The Silence is nothing more than a cheap knockoff of A Quiet Place

Published: May 4, 2019
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The film doesn’t give us any reasons to care about the characters or be invested in their story. PHOTO: IMDB

It would seem rather obvious that attempting a cheap knockoff of a well-made, successful film merely a year after its release is not the best of strategies. Clearly Hollywood didn’t get that memo.

Almost exactly a year after A Quiet Place arrived in cinemas, Netflix has unveiled The Silence, a movie which follows pretty much the same premise, albeit a lot more shoddily.

Just like the John Krasinski hit, John R. Leonetti’s thriller is set in a world which is under attack by creatures that hunt by sound and tells the tale of a family with a hearing impaired teenage daughter trying to survive in a world overrun with these creatures. It is worth noting though that the film is based on Tim Lebbon’s 2015 novel, which predates A Quiet Place by nearly three years.

Stanley Tucci plays Hugh, the father of Ally (Kiernan Shipka), a teenage girl who lost her hearing due to a car accident. As a result, her mother (Miranda Otto), brother (Kyle Harrison Breitkopf), and grandmother (Kate Trotter) are all able to communicate through sign language.

When a team of researchers inadvertently release blind winged animals that have evolved into dangerous predators that hunt by sound, the fate of the human populace hangs in the balance.

Hugh and his family, accompanied by his best friend Glenn (John Corbett), search for safety while trying to figure out how to stay alive, supposedly taking advantage of their knowledge of sign language to communicate in silence.

But here’s the thing: they all know sign language, yet they keep talking! They keep risking death by speaking out loud, even though they shouldn’t have to. Which makes no sense.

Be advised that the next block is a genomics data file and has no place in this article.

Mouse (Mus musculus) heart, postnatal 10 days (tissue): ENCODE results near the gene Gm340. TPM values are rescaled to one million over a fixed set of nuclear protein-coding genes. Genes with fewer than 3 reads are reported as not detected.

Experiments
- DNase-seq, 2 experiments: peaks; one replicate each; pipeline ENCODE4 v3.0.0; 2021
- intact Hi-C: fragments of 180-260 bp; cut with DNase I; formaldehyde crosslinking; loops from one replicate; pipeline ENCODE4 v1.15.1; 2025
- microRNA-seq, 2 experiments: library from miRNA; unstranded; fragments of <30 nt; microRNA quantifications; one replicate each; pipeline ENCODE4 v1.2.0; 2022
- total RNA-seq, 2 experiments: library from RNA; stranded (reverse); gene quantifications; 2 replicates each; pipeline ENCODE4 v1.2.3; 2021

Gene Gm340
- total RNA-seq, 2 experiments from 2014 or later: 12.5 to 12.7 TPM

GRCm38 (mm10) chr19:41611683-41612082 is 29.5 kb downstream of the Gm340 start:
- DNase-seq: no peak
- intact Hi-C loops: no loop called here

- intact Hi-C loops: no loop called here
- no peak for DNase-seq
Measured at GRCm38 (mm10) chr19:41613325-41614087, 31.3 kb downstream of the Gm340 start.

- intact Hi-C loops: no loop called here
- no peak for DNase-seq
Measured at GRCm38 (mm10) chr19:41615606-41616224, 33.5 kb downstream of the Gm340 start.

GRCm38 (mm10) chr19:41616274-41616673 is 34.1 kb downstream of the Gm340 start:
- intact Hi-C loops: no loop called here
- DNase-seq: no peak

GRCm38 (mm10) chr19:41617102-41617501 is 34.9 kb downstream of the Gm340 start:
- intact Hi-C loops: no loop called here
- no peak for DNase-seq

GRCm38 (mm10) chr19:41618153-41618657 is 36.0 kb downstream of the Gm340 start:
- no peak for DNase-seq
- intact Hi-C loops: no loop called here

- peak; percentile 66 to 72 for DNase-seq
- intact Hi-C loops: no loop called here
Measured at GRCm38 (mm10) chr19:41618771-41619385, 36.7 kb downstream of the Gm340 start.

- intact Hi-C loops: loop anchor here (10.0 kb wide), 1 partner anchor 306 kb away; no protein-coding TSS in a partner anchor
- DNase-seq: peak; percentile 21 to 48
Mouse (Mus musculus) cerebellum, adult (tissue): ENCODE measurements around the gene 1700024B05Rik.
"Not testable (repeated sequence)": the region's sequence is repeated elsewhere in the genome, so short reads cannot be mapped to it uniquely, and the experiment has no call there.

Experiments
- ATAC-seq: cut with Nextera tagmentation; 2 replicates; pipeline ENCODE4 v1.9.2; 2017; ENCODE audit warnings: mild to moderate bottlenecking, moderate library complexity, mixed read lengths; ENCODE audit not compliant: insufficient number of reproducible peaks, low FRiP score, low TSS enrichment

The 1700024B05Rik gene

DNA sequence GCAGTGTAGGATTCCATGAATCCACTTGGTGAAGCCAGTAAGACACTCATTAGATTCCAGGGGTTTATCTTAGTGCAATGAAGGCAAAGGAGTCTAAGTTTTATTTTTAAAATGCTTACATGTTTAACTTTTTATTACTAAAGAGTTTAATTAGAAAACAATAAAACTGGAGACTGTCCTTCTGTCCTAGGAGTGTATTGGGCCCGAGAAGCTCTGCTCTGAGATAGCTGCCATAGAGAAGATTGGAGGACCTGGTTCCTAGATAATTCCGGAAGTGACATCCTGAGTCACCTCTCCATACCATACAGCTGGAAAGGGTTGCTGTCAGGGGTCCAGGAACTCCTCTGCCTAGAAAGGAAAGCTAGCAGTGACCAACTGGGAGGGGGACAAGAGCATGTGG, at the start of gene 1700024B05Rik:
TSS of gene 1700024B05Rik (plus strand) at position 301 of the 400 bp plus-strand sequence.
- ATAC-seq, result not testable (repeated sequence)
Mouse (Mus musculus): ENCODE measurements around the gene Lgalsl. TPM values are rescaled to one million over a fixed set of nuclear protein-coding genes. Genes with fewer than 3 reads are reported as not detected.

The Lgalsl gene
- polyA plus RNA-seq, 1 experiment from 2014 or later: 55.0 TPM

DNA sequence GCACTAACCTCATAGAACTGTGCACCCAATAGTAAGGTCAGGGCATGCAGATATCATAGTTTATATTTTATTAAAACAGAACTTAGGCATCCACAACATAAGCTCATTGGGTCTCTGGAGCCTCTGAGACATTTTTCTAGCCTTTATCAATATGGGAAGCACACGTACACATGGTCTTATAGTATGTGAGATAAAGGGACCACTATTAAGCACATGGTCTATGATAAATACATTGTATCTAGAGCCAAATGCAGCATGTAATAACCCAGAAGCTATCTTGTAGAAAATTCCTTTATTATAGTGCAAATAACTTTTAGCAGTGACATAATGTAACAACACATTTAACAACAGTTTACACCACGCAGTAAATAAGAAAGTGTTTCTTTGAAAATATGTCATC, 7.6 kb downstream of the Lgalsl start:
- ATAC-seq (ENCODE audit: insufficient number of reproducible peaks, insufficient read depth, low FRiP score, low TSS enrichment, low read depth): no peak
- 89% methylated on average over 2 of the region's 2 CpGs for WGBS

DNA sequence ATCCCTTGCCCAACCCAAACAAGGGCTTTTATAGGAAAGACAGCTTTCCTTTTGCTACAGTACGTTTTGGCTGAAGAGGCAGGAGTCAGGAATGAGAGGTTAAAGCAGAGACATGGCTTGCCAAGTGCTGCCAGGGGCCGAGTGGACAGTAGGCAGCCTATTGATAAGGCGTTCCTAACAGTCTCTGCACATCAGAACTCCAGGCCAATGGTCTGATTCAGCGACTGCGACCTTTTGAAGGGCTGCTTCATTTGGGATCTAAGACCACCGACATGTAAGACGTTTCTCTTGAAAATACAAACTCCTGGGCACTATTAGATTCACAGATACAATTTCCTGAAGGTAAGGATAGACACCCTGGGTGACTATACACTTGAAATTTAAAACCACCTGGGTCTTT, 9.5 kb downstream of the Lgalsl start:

Yes, this is just that kind of movie.

The evolutionary premise itself is interesting, and The Silence – unlike A Quiet Place and its thematic cousin Bird Box – does make an attempt to explain the creatures’ origin, but even that comes off as clumsy, with several questions remaining unanswered.

What, for instance, had been the food source for this horde of overgrown bat-like monsters while they were trapped in the recesses of the cave? What animals did they manage to prey on, in what appears to have been an isolated cave system? And how did they manage to multiply into such large numbers? It’s hard to make sense of it all.

Tucci appears to be trying to give a convincing performance, and Corbett is good in his supporting role, but the rest of the cast is far from stellar. Shipka, in particular, can’t communicate the gravity of the situation her character finds herself in, and the film’s decision to give Ally a teen romance sub-plot only makes things worse.

The film doesn’t give us any reasons to care about the characters or be invested in their story, while their remarkable ability to stay alive while other perish only mystifies given their inability to actually stay silent. Ultimately, The Silence fails to add anything new to a rather tired formula, and basically comes off as a sub-par, low budget prequel to the Emily Blunt (who coincidentally happens to be Tucci’s sister-in-law) film from last year.

For the most part, the movie just goes through the usual, clichéd ideas that have already been worn out by the genre. There are very few moments in the film where the proceedings have any sort of intensity, and the film is virtually devoid of any suspense. Even when it tries to do something horrifying or gut-wrenching, the film fails to deliver, and may have been more engaging had it been helmed by another director.

The Silence doesn’t manage to captivate its audience like it should, and it certainly doesn’t bring anything new to its genre. Ultimately, the greatest thing it achieves is that it makes the viewer appreciate A Quiet Place even more.

All photos: IMDb

Sameen Amer

Sameen Amer

The author is a Lahore-based freelance writer and critic. She tweets as @Sameen (twitter.com/Sameen)

The views expressed by the writer and the reader comments do not necessarily reflect the views and policies of The Express Tribune.